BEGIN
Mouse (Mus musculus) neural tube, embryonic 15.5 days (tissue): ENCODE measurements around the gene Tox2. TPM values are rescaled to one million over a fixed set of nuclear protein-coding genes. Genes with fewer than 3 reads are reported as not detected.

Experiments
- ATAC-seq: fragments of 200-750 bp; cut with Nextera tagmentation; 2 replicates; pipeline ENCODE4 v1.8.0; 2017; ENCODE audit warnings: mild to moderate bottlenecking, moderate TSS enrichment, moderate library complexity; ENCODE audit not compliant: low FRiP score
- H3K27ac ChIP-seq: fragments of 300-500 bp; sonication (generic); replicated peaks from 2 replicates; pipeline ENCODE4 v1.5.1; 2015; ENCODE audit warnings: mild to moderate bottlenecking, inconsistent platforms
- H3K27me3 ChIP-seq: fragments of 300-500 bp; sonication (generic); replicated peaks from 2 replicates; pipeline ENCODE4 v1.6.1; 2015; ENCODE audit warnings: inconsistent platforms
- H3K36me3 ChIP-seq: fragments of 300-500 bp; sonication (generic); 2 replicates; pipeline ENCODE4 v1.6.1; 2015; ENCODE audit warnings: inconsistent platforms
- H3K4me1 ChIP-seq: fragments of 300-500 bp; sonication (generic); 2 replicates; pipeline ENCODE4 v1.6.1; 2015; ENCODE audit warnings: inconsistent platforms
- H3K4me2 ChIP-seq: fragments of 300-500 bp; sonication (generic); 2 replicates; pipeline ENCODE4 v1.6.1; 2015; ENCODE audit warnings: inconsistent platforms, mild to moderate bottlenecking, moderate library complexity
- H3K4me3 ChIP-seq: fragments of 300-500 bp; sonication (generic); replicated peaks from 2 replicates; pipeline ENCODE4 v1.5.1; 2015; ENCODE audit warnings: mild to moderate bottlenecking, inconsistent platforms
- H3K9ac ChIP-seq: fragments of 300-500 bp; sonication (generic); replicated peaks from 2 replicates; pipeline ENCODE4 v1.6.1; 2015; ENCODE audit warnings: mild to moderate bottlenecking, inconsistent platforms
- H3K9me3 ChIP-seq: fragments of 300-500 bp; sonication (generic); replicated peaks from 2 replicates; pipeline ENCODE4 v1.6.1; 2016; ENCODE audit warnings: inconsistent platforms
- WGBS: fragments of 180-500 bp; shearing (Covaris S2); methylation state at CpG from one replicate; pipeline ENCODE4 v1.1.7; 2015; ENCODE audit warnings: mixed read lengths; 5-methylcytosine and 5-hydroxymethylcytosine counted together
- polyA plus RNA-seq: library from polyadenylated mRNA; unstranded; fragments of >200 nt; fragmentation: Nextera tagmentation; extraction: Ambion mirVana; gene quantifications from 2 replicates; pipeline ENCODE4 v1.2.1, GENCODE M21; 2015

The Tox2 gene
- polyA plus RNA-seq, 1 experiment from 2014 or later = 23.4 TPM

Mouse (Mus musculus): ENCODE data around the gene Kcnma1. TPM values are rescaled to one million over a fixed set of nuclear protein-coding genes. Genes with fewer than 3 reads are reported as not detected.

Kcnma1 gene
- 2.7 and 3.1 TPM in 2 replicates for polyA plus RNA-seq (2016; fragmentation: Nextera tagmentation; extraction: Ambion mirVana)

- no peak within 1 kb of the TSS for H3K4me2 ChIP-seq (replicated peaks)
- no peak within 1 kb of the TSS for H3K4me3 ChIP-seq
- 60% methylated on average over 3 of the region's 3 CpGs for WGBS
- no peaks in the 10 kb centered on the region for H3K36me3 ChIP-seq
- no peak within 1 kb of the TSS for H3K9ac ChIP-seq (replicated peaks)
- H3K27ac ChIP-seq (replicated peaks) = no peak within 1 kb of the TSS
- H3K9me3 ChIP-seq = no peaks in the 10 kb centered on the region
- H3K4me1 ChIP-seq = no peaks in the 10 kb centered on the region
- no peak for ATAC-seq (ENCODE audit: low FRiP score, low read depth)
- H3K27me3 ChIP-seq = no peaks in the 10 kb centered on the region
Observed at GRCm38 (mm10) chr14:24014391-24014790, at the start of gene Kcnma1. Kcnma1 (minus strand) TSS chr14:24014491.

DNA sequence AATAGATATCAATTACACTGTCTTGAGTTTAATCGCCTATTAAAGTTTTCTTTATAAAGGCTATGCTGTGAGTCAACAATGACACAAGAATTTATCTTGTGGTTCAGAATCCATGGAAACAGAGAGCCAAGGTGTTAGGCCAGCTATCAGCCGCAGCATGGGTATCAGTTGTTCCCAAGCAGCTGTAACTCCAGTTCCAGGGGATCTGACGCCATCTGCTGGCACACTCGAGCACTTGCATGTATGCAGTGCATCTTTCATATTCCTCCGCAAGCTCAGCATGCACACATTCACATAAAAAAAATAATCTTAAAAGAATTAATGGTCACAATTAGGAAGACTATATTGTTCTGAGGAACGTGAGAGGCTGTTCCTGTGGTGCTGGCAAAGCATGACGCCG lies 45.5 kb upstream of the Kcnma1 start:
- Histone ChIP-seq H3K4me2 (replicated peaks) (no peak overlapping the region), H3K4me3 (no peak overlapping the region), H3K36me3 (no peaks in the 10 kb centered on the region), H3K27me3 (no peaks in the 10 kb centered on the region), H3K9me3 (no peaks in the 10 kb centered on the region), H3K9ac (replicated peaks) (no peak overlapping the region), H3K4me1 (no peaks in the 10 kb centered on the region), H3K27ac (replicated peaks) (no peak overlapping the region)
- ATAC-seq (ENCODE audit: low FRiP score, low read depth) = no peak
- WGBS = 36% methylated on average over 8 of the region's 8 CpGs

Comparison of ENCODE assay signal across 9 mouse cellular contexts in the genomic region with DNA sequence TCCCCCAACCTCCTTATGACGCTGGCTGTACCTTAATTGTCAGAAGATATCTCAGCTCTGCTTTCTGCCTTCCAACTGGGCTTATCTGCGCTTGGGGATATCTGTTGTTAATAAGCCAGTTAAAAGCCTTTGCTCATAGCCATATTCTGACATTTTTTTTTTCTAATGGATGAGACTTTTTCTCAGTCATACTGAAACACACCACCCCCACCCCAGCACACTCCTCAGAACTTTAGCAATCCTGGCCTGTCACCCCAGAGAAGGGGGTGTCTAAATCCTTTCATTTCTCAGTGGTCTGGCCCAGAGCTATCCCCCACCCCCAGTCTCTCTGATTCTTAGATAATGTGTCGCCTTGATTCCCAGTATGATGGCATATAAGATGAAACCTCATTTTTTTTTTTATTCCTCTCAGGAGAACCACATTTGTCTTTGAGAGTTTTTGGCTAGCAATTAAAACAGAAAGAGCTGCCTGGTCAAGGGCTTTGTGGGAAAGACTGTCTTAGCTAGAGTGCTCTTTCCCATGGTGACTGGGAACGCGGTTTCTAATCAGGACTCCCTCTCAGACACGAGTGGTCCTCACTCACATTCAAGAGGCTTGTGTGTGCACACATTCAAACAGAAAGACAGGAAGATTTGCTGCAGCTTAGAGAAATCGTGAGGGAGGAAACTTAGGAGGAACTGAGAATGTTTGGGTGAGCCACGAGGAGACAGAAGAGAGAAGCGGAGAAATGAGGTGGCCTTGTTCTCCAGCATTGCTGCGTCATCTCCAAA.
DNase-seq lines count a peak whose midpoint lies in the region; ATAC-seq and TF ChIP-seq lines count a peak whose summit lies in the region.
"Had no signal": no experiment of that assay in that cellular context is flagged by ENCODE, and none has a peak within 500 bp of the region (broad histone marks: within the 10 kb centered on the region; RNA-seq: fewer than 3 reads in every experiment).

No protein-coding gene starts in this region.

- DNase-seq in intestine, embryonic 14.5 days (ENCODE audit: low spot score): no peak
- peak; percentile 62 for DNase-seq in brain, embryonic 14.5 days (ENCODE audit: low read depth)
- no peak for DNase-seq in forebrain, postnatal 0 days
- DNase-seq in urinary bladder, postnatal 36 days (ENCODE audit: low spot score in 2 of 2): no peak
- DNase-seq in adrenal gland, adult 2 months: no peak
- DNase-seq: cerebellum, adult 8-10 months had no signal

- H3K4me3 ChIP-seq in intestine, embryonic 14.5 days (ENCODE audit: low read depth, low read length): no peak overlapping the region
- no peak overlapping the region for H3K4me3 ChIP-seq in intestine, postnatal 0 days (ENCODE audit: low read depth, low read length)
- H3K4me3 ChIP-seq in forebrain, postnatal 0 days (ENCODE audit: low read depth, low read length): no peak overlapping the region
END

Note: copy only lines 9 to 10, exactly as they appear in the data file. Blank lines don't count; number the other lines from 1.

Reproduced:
- H3K4me3 ChIP-seq: fragments of 300-500 bp; sonication (generic); replicated peaks from 2 replicates; pipeline ENCODE4 v1.5.1; 2015; ENCODE audit warnings: mild to moderate bottlenecking, inconsistent platforms
- H3K9ac ChIP-seq: fragments of 300-500 bp; sonication (generic); replicated peaks from 2 replicates; pipeline ENCODE4 v1.6.1; 2015; ENCODE audit warnings: mild to moderate bottlenecking, inconsistent platforms